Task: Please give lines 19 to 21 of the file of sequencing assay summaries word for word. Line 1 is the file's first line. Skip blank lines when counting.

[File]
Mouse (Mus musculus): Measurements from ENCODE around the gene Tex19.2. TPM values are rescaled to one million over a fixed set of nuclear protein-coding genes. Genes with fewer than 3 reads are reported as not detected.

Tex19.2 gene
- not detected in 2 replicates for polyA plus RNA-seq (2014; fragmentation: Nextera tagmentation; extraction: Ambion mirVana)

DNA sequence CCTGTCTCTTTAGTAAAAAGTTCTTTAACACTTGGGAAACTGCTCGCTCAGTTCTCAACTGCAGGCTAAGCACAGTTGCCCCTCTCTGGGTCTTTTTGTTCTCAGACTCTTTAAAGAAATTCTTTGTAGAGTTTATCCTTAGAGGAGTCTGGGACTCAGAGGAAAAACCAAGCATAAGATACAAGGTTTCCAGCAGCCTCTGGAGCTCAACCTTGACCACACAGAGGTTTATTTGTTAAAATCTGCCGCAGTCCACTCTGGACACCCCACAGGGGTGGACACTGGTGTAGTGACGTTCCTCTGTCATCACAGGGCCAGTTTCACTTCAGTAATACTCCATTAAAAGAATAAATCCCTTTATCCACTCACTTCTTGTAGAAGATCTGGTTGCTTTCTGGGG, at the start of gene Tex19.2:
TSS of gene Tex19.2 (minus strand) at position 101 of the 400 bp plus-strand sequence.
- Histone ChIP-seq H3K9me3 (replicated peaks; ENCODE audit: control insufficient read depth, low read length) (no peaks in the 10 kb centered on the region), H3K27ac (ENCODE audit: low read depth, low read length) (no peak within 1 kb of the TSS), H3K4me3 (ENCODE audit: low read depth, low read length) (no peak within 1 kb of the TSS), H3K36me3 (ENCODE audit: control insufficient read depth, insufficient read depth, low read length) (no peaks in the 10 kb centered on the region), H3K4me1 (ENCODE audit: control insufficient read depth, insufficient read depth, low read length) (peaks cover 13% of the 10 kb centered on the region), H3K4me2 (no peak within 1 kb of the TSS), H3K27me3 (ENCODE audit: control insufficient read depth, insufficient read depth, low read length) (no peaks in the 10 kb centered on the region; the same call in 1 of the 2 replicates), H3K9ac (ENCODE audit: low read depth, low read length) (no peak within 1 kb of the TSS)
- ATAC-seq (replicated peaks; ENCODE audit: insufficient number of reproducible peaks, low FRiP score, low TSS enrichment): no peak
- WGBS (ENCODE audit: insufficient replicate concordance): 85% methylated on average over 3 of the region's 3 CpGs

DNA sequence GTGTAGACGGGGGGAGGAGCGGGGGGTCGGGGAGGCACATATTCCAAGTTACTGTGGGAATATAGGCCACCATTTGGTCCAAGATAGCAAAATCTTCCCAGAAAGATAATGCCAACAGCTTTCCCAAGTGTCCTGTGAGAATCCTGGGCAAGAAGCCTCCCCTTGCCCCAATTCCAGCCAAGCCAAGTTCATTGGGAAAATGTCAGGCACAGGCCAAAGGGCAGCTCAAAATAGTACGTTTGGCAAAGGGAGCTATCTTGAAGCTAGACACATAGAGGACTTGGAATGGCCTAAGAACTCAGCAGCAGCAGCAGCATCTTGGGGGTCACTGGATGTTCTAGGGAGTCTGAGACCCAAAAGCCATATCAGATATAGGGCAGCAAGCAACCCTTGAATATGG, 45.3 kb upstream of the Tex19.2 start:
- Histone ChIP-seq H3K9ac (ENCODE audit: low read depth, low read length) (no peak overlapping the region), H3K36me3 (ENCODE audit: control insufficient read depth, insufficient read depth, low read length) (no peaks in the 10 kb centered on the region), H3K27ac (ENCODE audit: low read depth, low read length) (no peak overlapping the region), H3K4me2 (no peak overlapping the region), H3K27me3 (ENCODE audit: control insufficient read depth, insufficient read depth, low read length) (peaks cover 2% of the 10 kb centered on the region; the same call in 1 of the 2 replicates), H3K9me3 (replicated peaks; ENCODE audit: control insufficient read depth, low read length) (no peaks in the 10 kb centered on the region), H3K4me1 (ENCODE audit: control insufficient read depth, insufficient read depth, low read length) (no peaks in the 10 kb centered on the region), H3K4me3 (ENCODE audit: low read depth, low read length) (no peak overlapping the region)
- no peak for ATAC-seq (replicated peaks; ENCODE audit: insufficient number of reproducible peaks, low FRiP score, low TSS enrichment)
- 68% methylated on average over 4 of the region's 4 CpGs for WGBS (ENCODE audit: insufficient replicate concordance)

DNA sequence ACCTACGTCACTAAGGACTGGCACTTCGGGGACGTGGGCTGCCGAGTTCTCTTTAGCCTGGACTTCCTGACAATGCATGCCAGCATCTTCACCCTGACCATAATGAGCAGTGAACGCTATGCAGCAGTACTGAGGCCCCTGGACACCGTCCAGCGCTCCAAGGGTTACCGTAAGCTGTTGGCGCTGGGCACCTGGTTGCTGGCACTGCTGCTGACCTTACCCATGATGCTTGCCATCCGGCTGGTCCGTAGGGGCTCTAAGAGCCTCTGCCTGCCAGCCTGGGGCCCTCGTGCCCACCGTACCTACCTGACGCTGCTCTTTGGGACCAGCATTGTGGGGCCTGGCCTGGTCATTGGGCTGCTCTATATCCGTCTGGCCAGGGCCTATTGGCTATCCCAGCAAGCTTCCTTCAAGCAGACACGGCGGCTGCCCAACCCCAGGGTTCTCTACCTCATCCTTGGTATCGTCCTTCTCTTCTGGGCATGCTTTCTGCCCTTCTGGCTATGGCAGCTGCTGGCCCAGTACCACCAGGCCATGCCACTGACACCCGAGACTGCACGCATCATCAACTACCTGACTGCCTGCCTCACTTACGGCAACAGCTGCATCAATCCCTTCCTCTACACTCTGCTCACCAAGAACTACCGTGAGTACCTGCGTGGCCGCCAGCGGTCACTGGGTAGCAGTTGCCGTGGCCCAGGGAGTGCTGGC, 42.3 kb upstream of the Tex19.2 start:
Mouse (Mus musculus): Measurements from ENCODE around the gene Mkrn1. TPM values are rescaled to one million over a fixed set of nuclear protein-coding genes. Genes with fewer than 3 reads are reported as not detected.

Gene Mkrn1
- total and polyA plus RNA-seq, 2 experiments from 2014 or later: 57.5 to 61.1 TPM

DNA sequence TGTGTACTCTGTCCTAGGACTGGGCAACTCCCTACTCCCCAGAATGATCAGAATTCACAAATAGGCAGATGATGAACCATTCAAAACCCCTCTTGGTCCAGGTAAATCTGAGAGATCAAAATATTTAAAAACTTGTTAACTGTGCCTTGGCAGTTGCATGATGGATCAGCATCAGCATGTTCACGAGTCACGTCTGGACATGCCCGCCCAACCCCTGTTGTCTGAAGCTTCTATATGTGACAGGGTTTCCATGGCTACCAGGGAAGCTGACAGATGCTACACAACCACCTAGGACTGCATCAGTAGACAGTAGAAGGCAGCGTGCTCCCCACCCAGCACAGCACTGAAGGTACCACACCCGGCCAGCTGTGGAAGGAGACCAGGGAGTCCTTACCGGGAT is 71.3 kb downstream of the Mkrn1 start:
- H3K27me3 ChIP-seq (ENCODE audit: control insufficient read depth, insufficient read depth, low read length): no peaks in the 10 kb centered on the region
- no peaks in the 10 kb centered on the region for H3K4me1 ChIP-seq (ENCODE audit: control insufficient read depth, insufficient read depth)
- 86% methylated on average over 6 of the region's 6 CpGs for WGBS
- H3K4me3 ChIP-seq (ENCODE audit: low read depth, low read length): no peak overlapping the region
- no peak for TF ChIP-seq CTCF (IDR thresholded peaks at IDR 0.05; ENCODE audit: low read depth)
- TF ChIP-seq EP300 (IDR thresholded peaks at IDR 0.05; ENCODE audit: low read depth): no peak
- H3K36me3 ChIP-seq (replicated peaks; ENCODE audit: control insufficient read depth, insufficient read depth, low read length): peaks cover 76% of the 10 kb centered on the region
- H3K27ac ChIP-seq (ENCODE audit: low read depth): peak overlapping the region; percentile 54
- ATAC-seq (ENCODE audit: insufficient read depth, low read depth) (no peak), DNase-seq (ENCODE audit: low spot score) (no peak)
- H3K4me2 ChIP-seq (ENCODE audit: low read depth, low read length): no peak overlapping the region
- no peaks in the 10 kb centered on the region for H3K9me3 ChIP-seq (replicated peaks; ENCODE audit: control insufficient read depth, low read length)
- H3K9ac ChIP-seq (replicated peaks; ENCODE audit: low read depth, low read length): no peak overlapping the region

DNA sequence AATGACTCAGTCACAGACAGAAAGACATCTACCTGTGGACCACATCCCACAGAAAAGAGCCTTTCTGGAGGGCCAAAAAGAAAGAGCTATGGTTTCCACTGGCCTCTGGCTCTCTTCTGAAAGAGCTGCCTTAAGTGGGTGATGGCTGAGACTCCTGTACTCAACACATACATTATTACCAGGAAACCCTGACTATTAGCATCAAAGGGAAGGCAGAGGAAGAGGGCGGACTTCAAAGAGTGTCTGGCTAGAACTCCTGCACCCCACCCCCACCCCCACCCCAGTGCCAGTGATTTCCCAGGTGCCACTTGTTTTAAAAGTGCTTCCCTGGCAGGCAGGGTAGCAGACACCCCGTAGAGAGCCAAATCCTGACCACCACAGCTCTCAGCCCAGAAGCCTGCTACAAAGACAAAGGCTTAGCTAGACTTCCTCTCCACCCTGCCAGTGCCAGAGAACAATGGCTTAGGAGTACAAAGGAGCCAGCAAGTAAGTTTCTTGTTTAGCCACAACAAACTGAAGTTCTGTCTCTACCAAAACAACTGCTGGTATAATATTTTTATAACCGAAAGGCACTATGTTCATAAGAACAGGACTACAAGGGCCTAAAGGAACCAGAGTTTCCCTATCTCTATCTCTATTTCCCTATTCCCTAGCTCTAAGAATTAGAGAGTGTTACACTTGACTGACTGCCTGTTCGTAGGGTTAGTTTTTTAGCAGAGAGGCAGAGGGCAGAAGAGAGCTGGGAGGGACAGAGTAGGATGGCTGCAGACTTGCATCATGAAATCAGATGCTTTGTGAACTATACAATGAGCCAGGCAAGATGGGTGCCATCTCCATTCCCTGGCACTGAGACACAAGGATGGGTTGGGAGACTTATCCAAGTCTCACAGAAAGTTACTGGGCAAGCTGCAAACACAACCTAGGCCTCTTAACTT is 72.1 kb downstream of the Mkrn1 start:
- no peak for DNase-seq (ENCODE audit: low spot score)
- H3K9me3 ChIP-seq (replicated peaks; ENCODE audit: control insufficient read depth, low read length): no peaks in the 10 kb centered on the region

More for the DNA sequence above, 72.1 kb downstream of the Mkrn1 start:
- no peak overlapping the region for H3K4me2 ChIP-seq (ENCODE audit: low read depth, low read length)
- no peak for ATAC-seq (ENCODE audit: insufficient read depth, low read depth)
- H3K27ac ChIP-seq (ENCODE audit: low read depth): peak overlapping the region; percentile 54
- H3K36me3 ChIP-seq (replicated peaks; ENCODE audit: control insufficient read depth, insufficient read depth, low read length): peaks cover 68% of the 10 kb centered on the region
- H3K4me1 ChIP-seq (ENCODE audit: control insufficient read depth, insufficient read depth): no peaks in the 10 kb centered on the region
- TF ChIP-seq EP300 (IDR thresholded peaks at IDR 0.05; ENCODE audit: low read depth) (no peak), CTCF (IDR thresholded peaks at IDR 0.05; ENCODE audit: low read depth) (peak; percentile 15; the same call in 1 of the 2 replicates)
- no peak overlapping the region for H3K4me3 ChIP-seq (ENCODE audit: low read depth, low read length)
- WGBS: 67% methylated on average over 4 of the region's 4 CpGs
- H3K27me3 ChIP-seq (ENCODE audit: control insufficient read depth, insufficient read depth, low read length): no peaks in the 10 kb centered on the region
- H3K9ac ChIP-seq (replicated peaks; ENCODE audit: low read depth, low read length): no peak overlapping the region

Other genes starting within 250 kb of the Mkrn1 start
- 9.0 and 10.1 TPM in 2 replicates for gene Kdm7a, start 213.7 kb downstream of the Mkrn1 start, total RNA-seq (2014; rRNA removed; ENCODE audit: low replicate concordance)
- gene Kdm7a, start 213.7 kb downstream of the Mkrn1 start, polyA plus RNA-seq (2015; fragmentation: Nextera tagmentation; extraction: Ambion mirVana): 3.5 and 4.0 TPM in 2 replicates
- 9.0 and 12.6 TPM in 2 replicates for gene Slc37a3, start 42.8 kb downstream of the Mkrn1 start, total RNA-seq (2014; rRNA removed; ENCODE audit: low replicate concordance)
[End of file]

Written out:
- no peaks in the 10 kb centered on the region for H3K4me1 ChIP-seq (ENCODE audit: control insufficient read depth, insufficient read depth)
- 86% methylated on average over 6 of the region's 6 CpGs for WGBS
- H3K4me3 ChIP-seq (ENCODE audit: low read depth, low read length): no peak overlapping the region